A decade living in Tokyo has worked well for John Daschbach. A filmmaker originally from the U.S, Daschbach packed his bags with a resume featuring a small smattering of shorts and a feature film, but no Academy Awards, red carpet walks or paparazzi pizzazz. Not that he dreamed of such things. Uninterested in the Hollywood machine, Daschbach set up shop in Tokyo, morphing his film skills into a successful visual design consultancy agency. But film is his core interest, one rewarded with Come Back Anytime, an award-winning ramen documentary that not only expresses just how precious a normal life can be but is also a personal triumph for an artist finding a narrative space.
First things first, what prompted your move to Japan?
Daschbach: When I was living in New York, Japanese people I knew would often say that I’d like Japan, that I should check it out. So I came almost on a whim, visiting on and off for a few years, but then made the move to Tokyo 10 years ago. I also travel around the country as much as possible. There are just so many interesting places to see and I feel like I’ve barely scratched the surface.
10 years is a solid amount of time. You’ve obviously found a home here.
Yes, that’s right. Basically, I like the culture, the food for sure, the politeness and, well, to be honest, a lot of the things I love about Japan are the things I found lacking in the U.S. I guess you could say that I felt out of sync back home. Japan’s a good fit for me.
There’s a collective sensibility here that I’m comfortable with. That doesn’t mean that I think I’m Japanese and I don’t try to be but, well, I’m happy here. I always feel it when I return from a trip abroad — as soon as I step into that airport arrivals hall. A big sigh of relief.
You’re a filmmaker, even though your company JD Media deals in visual design consultancy. How did that come about for you?
I sort of fell into it years ago. Some consultants back in my New York days suggested leveraging my filmmaking background with corporate clients, particularly in the area of visual communication. And because I did, I was able to carve out time to really dive into a script when I wanted to, for example, or to spend an extensive period of time filming. Consulting also gives me the chance to have creative freedom, which I highly value, so it’s worked out well for me so far.
In what way has living in Tokyo challenged your career? There must be a creative or artistic inspiration here that informs and motivates your work?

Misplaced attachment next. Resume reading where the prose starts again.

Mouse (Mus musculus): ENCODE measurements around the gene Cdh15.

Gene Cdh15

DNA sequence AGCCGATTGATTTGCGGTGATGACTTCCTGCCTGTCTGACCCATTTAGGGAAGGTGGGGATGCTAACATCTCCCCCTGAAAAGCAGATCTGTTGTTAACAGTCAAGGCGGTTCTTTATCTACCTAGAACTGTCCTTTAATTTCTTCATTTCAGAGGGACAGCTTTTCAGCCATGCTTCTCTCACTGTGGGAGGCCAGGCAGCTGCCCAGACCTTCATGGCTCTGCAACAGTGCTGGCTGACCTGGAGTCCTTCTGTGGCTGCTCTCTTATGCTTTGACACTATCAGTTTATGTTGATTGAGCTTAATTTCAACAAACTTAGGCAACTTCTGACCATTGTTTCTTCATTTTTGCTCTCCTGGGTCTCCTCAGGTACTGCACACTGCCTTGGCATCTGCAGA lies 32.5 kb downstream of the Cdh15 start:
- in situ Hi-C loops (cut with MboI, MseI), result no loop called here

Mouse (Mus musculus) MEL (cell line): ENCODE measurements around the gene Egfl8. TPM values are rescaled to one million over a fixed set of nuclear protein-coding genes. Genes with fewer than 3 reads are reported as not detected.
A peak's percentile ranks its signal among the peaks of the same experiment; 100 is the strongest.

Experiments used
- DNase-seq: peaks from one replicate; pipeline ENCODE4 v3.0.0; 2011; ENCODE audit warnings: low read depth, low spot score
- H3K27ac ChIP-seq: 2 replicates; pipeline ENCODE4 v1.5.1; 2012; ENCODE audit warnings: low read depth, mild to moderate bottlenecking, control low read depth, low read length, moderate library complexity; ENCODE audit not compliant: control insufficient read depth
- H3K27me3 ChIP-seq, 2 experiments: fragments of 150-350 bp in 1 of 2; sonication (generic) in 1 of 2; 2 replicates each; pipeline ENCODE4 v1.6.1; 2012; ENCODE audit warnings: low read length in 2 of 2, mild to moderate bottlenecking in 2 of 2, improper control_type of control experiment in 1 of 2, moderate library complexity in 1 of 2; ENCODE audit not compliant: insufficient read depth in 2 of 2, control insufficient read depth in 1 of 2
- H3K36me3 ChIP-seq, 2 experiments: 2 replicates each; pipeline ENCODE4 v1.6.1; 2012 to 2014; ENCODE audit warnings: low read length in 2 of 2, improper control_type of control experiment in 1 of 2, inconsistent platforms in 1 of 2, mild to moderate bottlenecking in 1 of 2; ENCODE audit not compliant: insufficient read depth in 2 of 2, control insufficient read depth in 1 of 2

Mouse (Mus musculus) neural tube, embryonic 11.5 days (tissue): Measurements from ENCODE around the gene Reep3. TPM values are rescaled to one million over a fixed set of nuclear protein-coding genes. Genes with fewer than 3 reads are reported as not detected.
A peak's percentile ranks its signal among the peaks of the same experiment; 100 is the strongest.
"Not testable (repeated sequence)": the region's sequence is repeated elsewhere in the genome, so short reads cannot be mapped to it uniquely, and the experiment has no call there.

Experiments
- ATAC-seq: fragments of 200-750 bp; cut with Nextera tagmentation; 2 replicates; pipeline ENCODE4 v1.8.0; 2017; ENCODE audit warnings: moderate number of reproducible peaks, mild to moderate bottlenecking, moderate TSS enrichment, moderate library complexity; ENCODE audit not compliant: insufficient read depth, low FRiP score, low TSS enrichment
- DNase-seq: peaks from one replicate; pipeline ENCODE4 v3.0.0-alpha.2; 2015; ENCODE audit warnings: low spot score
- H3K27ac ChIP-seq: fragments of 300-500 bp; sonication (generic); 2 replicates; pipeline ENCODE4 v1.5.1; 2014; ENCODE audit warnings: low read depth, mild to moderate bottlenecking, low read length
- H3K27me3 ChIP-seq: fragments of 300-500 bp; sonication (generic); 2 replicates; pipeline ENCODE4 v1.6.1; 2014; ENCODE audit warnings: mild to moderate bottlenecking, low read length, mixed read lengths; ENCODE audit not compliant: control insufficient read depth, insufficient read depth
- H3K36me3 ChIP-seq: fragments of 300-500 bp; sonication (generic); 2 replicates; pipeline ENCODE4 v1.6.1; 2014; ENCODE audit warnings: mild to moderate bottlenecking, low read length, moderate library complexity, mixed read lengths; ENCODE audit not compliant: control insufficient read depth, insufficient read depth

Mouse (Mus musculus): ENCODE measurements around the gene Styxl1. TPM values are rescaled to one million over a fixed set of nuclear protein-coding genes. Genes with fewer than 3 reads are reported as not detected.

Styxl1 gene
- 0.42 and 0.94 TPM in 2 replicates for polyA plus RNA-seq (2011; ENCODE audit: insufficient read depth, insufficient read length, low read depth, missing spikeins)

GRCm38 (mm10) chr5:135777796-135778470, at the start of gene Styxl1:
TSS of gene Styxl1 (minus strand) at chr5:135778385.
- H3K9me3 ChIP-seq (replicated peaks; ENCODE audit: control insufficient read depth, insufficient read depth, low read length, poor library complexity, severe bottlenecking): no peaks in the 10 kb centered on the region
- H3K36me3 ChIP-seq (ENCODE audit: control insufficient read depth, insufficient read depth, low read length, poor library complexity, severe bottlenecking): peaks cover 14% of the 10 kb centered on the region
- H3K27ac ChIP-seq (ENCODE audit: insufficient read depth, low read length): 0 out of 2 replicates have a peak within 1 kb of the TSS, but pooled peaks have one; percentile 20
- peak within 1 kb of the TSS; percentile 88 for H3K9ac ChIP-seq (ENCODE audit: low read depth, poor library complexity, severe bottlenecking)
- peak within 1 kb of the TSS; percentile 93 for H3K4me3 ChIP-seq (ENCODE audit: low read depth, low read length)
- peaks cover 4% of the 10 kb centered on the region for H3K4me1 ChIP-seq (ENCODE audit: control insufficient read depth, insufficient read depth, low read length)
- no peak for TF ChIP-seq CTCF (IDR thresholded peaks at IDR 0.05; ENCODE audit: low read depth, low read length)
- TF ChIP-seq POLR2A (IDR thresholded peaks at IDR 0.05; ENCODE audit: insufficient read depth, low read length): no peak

Living here forced me to adapt my skills because I hadn’t found a fiction project I wanted to make here yet, but I was really itching to shoot something. Making a documentary seemed more practical and immediately accessible — something I could just dive into. And when I decided to shoot Come Back Anytime by myself, I discovered that my cinematographer’s eye had been trained by my habit of going out and taking photos as part of exploring Tokyo. So in terms of creativity, Japan has been fantastic. It’s such a visually rich and complex culture with such depth of history in terms of art, architecture, design and so on.
I’ve recently fallen in love with the work of the landscape printmaker, Kawase Hasui. His use of light and shadow feels very cinematic to me and when he includes people, you feel a sense of his humanity. I think he’ll become an even greater influence on my future work.
Revolving around human relationships, your film work seems to have reached a sweet spot with Come Back Anytime. How did Japan help with that maturity?
That’s a difficult question to answer. There was no one thing in particular. I’m impressed by the collective sensibility here. And I guess observing people here over the years has shown me that there is value in not getting in the way. It was a conscious choice to withhold my voice from the film, to interfere as little as possible, to observe and listen, and to allow the characters to express themselves.
Care to share a secret or two for creative types considering Japan as their base?
You need to be able to pay the bills but that doesn’t mean you can’t pursue your creative goals. Know what you want. Find collaborators who inspire you and who you enjoy spending time with, particularly Japanese collaborators. And dive in and expose yourself to as much of the culture and art as you can. But that’s not a secret, really, is it?
Okay, maybe I don’t have any secrets, but how about this: resist the temptation to feel like you’re not ready to attempt something creative. Every creative person’s path is unique so you just have to trust your instincts and pursue what’s really interesting to you.